Google has announced that it has past the $2 million mark in the total number of security rewards it has paid out. Thats a million for its Chrome/Chromium/Pwnium bug hunt and a million for its lower profile web application security programme. The former programme has been, predominantly, the headline grabber with headlines galore when the various cracking competitions kick off, but its the money paid out to the web application security programme which is more interesting as it demonstrates that a web surface is a rich seam of vulnerabilities waiting to be mined.
That should provide a wake up call for web application developers outside Google – if Google’s seams are that rich, how many vulnerabilities do you have in your own code. Don’t panic over it though, start engineering in better processes to check and test, and this about rewarding responsibly disclosed vulnerabilities yourself, if you can afford it. In the comments, Google’s Eric Grosse says that $2M is “very reasonable compared to the security value received” but does note that anyone planning reward programmes will need a well-staffed internal security team to triage and act. He also suggests that top reporters on such programmes would make top candidates for such a team.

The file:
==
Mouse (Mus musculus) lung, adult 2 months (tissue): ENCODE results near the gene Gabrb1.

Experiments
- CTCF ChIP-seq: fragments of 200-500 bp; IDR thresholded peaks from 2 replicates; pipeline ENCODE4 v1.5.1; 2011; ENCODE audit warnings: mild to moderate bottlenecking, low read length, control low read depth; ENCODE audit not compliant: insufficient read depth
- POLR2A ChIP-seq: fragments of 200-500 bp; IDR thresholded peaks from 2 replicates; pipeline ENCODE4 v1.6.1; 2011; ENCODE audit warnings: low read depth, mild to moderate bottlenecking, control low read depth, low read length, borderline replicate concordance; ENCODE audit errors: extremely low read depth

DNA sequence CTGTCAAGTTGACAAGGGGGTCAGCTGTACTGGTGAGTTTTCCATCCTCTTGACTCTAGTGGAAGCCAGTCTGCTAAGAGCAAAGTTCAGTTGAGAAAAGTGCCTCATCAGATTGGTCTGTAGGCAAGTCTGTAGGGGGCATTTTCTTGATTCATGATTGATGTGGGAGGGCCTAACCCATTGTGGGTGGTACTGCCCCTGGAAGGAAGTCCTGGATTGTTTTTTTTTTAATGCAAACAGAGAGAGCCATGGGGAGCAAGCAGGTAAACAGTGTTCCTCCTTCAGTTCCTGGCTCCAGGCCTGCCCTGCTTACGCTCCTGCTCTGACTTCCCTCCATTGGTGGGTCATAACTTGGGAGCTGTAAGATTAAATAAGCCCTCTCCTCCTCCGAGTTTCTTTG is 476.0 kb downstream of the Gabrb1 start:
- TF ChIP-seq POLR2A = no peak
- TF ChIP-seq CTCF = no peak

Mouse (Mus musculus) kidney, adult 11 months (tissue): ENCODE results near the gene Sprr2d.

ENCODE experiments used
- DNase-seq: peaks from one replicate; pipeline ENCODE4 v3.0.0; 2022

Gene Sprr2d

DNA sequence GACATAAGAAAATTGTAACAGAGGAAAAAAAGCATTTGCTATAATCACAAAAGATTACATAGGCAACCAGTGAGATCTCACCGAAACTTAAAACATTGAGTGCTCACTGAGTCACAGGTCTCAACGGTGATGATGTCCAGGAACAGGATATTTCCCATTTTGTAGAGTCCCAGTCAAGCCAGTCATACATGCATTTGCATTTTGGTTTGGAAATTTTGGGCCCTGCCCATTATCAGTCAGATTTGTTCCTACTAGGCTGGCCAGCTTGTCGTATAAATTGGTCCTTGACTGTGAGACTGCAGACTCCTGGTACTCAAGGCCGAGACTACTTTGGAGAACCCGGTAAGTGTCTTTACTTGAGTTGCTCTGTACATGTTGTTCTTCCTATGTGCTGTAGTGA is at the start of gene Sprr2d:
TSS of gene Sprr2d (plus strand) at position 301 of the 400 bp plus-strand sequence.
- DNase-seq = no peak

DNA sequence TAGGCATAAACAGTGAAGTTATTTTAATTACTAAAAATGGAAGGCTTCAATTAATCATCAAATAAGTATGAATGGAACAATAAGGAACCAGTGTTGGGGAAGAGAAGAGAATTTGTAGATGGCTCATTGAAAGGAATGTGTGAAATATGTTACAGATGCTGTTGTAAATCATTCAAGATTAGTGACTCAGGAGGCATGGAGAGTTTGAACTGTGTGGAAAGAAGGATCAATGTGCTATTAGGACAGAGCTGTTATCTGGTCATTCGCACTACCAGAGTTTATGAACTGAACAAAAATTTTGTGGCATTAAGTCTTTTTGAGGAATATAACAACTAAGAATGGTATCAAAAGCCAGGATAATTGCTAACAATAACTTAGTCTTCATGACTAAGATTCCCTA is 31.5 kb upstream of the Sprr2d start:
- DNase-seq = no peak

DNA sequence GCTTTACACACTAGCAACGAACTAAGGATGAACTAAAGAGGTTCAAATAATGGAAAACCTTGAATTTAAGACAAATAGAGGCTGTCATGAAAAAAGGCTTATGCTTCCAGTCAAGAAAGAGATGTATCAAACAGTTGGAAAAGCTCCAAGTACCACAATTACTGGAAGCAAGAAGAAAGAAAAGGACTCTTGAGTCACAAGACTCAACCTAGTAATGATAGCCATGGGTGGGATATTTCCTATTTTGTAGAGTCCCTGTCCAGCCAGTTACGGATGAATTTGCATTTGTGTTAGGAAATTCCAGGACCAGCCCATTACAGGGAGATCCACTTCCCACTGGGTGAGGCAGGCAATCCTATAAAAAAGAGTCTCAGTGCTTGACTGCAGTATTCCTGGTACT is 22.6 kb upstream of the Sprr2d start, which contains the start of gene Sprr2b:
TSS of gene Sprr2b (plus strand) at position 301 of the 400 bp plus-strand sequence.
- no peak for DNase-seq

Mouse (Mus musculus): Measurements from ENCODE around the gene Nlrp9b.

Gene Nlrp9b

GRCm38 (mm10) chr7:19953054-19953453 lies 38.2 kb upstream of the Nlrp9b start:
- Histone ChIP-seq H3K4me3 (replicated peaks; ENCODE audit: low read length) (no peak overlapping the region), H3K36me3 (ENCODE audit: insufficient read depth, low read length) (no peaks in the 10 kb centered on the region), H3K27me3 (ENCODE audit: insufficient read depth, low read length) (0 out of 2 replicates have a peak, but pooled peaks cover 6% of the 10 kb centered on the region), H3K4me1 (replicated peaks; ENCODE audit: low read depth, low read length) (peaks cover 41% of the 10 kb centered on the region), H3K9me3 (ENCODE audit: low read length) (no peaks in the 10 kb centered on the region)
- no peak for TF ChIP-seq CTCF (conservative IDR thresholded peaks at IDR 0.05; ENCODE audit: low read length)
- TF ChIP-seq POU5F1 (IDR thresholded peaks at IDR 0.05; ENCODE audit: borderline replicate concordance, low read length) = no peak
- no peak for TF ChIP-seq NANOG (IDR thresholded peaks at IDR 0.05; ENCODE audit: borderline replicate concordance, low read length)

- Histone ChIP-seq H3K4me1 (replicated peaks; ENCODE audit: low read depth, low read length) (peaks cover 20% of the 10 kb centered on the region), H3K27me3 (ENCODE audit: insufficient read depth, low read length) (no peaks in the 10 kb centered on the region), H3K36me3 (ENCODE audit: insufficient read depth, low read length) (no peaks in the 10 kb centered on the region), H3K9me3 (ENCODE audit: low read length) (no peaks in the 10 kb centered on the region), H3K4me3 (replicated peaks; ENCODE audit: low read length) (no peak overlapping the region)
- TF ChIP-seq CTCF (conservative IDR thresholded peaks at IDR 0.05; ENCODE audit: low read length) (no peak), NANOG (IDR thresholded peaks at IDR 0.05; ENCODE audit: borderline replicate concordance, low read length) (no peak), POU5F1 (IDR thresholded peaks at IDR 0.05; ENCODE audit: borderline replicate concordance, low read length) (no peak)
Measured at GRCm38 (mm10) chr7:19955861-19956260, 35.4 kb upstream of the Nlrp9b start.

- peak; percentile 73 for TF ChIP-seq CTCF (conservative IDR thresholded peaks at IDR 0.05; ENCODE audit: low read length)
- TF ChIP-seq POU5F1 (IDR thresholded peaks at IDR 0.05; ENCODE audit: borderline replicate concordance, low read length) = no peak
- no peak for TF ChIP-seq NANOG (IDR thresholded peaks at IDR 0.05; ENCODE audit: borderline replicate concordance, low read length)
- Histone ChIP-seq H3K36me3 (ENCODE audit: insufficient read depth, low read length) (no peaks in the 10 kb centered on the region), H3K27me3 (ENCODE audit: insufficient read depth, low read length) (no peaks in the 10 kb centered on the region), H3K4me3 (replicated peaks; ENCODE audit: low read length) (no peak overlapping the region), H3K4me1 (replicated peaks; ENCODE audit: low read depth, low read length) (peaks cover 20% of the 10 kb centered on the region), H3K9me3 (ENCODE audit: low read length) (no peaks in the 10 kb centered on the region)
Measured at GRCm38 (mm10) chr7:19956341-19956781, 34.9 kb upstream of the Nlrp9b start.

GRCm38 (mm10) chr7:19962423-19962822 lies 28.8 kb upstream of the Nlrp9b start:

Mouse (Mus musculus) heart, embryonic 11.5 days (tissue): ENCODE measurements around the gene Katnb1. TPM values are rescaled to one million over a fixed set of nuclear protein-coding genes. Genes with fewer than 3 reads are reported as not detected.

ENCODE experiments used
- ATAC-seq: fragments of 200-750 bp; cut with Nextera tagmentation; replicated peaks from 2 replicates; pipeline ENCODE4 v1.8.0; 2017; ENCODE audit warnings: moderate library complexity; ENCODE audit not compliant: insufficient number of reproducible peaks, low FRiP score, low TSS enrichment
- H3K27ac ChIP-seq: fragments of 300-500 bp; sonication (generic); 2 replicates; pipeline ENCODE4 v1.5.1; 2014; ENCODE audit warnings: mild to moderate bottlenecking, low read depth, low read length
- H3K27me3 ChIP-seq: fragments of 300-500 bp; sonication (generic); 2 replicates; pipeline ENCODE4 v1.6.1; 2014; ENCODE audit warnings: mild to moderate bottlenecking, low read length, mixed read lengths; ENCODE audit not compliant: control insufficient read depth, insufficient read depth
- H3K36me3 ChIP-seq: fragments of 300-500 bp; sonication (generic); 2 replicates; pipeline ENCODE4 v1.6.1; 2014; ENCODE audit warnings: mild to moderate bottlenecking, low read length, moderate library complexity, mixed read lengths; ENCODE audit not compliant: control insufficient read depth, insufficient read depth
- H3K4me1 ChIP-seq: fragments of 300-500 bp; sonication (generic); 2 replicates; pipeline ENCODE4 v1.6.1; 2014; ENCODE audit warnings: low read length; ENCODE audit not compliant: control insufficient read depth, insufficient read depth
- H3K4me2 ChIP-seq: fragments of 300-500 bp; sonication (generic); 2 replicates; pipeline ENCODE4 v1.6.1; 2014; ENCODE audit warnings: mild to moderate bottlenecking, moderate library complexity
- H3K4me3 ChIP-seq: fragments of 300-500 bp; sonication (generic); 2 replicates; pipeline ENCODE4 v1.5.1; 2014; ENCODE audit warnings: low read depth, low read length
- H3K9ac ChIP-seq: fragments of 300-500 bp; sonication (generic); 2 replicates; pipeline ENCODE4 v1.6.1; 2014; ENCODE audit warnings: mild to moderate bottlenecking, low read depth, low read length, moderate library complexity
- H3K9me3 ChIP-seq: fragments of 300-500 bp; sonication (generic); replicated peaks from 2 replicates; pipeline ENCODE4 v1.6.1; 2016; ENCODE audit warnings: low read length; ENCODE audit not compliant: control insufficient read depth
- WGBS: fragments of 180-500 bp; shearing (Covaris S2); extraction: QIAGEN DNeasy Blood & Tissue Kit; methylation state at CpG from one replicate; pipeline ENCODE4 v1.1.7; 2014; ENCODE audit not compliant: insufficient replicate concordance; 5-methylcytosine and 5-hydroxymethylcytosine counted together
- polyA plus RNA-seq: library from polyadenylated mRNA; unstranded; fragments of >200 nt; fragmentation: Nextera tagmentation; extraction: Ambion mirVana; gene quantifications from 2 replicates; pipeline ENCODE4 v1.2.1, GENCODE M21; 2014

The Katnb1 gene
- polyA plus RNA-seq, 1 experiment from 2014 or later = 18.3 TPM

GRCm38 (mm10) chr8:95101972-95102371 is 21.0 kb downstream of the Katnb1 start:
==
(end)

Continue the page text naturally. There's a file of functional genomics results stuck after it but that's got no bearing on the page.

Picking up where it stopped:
But also remember, just because these programmes exist, like a gun amnesty only some of the guns get handed in. There are companies who will happily stockpile vulnerabilities for sale to government agencies, for example, and for the really good holes, they do pay well. That Google are upping their rewards again, by up to 5 times for Chrome/Chromium bugs, vividly indicates there is a market at work.